A UK news station has been censured by industry regulator Ofcom after being found guilty of quoting a police officer out of context, Journalism.co.uk reported. As a result, the broadcast station, ITV News, had to air Ofcom’s ruling.
ITV aired comments made by Meredydd Hughes, South Yorkshire Police’s chief constable, in a December 2009 news report about a “problem family in Doncaster who had a total of four ASBOs (anti-social behaviour orders) and were the subject of more than 100 complaints” and in a follow-up report in January 2010.
Hughes was quoted as saying: “Let’s keep it in perspective, no one’s being murdered, no one’s being assaulted, no one’s being robbed. In this case, we have neighbours who have to get along and we’ll do our best to sort it out.”
A presenter described Hughes’ comments as “an example of ‘a chief constable who doesn’t get it.'”
However, Hughes filed a complaint with Ofcom claiming that “the edited clip had been taken out of context and wrongly portrayed him as shrugging off the problem.” Further, Hughes claimed “the presenter wrongly and unfairly characterised him and his views, alleged that he was incompetent and, in specifically naming him, this amounted to a personal attack.”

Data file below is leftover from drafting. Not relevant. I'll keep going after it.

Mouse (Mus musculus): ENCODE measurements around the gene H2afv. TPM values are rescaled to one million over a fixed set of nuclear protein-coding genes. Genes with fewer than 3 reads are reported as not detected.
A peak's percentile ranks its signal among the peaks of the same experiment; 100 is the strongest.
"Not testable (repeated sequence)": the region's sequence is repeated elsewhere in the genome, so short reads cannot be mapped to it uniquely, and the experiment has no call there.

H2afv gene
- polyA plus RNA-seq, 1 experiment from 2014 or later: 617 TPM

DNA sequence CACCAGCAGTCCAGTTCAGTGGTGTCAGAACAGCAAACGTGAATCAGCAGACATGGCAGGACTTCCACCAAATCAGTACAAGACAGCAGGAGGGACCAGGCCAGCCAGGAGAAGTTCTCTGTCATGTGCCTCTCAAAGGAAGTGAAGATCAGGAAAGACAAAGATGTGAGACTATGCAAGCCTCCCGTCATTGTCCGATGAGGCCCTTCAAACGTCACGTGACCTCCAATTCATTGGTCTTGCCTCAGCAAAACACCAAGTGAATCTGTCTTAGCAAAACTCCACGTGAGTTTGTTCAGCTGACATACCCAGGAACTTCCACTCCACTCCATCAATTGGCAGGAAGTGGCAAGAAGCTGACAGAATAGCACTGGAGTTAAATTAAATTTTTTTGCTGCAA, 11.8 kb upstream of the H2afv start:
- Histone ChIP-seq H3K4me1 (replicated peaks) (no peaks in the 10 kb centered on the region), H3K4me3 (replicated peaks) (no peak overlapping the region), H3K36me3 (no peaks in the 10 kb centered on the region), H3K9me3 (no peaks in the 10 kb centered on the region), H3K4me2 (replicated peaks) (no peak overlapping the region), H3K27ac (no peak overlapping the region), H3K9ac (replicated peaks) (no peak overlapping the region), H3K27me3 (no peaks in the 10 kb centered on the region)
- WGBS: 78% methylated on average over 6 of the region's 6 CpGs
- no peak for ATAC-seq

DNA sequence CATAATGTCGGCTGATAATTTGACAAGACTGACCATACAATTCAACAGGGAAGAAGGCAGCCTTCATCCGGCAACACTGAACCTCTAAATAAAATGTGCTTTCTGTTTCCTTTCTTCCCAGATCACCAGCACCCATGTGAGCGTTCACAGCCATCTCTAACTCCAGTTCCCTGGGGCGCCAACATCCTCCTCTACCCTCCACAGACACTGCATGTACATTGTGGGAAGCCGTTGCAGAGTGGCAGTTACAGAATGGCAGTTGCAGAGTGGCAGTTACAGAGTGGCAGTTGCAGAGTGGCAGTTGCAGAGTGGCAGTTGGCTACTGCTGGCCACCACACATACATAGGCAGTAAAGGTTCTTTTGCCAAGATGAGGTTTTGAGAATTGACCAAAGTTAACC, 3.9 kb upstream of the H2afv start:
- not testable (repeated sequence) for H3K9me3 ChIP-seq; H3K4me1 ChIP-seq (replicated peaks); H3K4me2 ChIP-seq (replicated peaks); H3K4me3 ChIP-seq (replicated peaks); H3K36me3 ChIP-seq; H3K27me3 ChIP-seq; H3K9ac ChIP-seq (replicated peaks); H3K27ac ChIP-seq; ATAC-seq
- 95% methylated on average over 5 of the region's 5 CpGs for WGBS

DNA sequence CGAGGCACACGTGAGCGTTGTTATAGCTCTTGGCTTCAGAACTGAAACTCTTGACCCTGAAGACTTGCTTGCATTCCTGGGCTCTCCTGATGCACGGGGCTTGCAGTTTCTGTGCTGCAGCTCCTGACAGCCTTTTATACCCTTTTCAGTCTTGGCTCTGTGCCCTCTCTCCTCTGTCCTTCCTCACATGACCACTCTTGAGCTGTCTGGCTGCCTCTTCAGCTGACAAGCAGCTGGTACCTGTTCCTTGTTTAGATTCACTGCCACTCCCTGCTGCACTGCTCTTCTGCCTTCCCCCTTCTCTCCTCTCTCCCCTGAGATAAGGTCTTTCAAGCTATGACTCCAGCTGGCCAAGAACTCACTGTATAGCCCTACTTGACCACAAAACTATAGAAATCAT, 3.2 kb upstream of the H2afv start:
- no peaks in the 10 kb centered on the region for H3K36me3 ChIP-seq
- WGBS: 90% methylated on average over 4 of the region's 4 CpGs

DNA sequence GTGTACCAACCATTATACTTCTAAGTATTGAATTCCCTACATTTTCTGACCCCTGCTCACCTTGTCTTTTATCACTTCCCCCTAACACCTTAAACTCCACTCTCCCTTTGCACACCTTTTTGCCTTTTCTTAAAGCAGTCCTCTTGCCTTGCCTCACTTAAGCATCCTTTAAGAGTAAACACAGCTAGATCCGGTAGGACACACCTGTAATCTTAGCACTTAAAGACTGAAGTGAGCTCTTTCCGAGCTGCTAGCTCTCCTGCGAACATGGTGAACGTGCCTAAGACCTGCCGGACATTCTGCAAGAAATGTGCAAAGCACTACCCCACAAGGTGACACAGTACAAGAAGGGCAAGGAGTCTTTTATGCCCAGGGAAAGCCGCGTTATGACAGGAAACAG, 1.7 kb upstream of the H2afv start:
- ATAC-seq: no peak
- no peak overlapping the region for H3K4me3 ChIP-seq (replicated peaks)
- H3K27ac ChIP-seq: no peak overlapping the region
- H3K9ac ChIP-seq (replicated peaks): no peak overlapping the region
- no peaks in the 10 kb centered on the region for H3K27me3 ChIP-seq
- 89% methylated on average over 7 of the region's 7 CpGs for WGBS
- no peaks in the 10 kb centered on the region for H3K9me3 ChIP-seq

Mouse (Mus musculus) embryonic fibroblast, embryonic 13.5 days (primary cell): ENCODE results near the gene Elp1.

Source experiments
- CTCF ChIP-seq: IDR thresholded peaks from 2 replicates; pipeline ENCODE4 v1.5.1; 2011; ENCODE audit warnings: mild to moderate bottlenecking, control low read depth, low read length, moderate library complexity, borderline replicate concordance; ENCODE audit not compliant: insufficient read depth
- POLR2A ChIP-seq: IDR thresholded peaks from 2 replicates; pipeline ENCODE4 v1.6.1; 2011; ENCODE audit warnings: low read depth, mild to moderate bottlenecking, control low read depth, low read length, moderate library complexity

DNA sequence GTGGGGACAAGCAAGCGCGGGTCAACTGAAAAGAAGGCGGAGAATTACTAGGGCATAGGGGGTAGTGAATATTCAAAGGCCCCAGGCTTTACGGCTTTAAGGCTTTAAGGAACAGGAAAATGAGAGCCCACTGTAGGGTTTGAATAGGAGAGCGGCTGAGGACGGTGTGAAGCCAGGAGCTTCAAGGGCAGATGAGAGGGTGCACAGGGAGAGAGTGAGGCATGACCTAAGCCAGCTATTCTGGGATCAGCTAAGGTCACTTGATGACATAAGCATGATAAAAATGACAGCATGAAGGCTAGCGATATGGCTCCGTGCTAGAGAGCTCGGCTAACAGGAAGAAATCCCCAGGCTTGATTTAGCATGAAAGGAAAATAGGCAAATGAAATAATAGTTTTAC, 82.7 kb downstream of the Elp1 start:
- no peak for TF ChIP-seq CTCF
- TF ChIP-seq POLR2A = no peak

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ITV News defended itself, stating that Hughes’ “comments were summarised in all reports.”
Ofcom stated: “The programme makers’ failure to fairly represent these comments and only to rely on the limited extract in the programme as broadcast resulted in Mr Hughes’ comments being used out of the full context. Ofcom concluded therefore that to present Mr Hughes’ comments out of the context in which they were given resulted in unfairness to him.”
However, Ofcom didn’t find that the interview had been “unfairly edited” or that Hughes was “unfairly characterised by the presenter.”
iMediaEthics wrote about Ofcom earlier this year when it decided against investigating the BBC over an interview with student protestor Jody McIntyre — despite more than 400 complaints from the public.